Naas to Merivale (Permanent Under-Secretary)
Irish Office, London
21 March 1859
Referring to your letter of the 8th instant, relative to sending out a party of the Irish Constabulary Force to British Columbia, I beg to transmit for the information of Secretary Sir Edward Bulwer Lytton, Copy of a report which has been received from the Inspector General of Constabulary upon the above subject; and I am to request that the information required by Sir Henry Browning may be afforded, in order that he may be enabled to furnish a definite reply to your communication.
I am etc.
Minutes by CO staff
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Mr Merivale
Now, in pursuance of Sir E. Lytton's minute on 2135, send a copy of this correspondence to the Governor—desire him to supply the necessary information, his despatch having been very deficient therein, & especially to report whether the local resources will admit of the expre which this Police force will entail. Remind him that for the production [of] peace & order the Colony must depend entirely on its own resources, that it be [a] Manuscript imagehopeless task for any Minister to attempt to prevail upon the Ho: of Commons to vote money for supporting the Police of a Colony which will in a short time, according to the Governor's own account, have a revenue of £100,000 a year. Add that in any way, except money, in which H.M.G. can aid this infant Colony they will readily listen to any application whh may be made to them.
ABd 23/3/59
HM Mh 23
Sir Edward Lytton
Though you have expressed a strong opinion upon Colonial expenses in B. Columbia—upon wh Mr Blackwoods minute is really founded—yet I must trouble you with somewhat different view of the case.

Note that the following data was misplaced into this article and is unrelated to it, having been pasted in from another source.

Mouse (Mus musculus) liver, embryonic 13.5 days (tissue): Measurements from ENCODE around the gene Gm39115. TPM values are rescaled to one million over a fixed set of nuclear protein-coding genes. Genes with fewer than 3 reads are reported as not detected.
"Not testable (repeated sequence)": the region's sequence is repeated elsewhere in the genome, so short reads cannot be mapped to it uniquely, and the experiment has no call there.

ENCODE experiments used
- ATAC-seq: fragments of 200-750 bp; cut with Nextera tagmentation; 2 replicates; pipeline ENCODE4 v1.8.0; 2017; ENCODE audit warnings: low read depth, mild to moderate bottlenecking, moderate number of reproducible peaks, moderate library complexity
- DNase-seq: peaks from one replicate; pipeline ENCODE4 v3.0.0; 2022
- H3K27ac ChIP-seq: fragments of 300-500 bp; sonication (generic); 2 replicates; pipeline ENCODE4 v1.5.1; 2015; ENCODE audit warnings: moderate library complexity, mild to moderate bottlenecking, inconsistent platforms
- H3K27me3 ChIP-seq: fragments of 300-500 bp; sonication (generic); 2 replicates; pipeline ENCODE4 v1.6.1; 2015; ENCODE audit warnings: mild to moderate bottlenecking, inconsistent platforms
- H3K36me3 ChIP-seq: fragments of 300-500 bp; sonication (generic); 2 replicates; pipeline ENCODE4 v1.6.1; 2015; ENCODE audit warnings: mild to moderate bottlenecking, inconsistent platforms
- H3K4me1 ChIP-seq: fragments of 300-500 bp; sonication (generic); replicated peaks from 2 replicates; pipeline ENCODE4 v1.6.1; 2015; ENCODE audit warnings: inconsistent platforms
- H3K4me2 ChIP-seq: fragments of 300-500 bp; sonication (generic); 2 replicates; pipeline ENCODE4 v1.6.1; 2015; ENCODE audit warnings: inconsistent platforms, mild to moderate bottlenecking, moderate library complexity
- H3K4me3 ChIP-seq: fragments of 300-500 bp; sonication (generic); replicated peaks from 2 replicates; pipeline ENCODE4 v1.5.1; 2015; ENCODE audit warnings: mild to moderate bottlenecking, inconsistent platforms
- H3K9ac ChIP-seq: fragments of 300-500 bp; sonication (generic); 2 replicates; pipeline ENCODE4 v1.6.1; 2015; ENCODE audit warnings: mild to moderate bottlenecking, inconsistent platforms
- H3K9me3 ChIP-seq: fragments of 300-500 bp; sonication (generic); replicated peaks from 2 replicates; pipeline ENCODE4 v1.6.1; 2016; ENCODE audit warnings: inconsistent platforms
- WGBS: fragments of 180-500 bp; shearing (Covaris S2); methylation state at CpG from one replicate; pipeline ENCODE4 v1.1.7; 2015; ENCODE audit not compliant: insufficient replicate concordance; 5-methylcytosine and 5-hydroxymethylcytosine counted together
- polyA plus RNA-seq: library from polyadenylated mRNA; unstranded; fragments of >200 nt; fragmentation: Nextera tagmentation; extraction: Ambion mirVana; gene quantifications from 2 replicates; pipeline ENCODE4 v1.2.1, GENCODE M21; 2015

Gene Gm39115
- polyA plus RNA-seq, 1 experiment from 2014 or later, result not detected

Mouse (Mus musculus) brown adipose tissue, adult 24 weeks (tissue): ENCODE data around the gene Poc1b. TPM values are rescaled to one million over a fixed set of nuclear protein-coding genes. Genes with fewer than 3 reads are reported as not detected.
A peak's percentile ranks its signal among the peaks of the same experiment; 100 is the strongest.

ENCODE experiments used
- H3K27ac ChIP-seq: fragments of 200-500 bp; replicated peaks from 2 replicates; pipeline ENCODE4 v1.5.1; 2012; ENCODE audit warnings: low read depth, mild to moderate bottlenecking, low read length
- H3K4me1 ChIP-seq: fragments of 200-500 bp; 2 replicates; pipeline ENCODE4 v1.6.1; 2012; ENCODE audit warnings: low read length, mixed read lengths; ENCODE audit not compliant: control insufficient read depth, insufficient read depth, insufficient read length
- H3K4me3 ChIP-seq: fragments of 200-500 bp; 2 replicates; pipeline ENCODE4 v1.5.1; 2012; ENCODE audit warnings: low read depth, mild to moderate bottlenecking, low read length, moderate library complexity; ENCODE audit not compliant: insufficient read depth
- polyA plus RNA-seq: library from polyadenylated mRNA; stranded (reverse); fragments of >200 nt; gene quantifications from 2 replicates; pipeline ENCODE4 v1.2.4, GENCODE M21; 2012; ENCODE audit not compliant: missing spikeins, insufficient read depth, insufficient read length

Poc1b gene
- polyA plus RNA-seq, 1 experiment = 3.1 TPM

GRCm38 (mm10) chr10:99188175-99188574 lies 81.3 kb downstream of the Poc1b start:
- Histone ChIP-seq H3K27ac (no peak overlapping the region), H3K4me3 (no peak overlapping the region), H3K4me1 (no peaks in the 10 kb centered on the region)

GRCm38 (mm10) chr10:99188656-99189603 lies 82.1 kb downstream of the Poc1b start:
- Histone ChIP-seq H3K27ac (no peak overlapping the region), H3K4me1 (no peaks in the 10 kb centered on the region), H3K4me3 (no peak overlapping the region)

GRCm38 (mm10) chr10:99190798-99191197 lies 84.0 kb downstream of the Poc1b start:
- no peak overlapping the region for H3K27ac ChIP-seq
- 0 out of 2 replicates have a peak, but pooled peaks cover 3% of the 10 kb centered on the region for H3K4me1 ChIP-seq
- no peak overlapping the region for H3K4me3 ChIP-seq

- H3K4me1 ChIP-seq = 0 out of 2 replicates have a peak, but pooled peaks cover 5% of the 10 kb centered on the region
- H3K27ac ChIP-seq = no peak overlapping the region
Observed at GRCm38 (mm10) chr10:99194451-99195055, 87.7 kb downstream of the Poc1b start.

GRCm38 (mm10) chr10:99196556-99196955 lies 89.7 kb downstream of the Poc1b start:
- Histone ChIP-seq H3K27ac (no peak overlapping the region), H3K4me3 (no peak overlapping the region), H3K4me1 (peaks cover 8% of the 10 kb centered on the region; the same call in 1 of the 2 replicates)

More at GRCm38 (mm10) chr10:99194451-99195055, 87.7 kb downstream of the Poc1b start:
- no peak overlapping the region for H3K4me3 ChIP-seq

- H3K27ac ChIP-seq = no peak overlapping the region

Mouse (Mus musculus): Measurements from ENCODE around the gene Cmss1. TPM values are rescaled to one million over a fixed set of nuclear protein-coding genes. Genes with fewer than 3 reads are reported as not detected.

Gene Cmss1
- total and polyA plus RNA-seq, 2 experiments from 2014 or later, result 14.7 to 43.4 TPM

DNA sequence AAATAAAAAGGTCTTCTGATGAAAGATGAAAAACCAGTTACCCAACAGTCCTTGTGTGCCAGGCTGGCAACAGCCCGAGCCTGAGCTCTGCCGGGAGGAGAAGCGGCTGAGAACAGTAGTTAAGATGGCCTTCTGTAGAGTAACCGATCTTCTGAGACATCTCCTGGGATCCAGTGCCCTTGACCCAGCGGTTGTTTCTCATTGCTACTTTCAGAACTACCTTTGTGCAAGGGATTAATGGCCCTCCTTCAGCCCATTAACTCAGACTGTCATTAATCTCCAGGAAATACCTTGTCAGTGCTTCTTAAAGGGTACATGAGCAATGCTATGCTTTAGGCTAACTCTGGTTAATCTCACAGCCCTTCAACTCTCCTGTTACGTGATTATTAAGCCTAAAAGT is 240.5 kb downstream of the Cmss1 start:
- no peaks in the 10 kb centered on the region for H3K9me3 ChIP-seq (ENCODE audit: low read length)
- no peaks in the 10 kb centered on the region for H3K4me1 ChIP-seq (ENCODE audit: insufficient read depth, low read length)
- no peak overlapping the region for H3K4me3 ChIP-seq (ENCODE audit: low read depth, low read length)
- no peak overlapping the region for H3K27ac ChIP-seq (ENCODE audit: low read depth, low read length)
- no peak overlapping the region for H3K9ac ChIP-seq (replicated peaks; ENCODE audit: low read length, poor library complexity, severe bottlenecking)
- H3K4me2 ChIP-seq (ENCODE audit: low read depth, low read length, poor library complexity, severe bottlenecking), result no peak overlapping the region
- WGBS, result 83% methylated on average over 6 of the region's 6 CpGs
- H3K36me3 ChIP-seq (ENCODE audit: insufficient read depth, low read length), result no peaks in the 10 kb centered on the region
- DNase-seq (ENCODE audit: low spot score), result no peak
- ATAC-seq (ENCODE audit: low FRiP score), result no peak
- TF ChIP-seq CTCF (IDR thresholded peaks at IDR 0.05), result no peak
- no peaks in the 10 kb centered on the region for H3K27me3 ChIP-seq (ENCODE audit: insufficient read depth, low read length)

I know the importance of keeping the Estimates as low as possible, and of throwing the Colony upon its own resources; but I am afraid that Manuscript imagewe are in danger of going too far in that direction and whatever assistance in money we give, may reasonably be in the nature of an advance or a loan to be repaid by the Colony—and the repayment should be insisted upon—but it is hopeless to expect that during the first year of its existence a sufficient revenue can be raised to defray the necessary expenses of establishing a government and organising a civilised community. No Colony can be created under the circumstances of B. Columbia without some sacrifice: & if it is not the sacrifice of law and order, as was the case in California, it must be a sacrifice of money. Hitherto we have been remarkably fortunate in B. Columbia, but the good fortune is owing to the remarkable ability & firmness of Govr Douglas & to the presence of a certain amount of military force. The last accounts proved the very critical condition of affairs and we have been distinctly warned by the Manuscript imageGovr that there will be a serious influx of Immigrants in the Spring, that he has not the necessary force for coping with any disturbance such as may easily arise, and that the materials from which he must draw a force cannot be relied upon. To say that we will supply him with men but that he must pay for them amounts in fact to a refusal. Under these circumstances I think it deserves consideration what our position wd be if within a few months he sd be placed in serious difficulties for the want of a police force which he has repeatedly applied for; but which we refuse merely on the ground of economy. And as a mere question of expense it must be remembered that whatever we save on the Colonial Estimates we virtually place Manuscript imageupon Admiralty expenses for the Govr is dependant at present upon the support of sailors & marines in any great emergency—a more uncertain, more inconvenient, & perhaps more costly expedient. I merely throw out these remarks for consideration.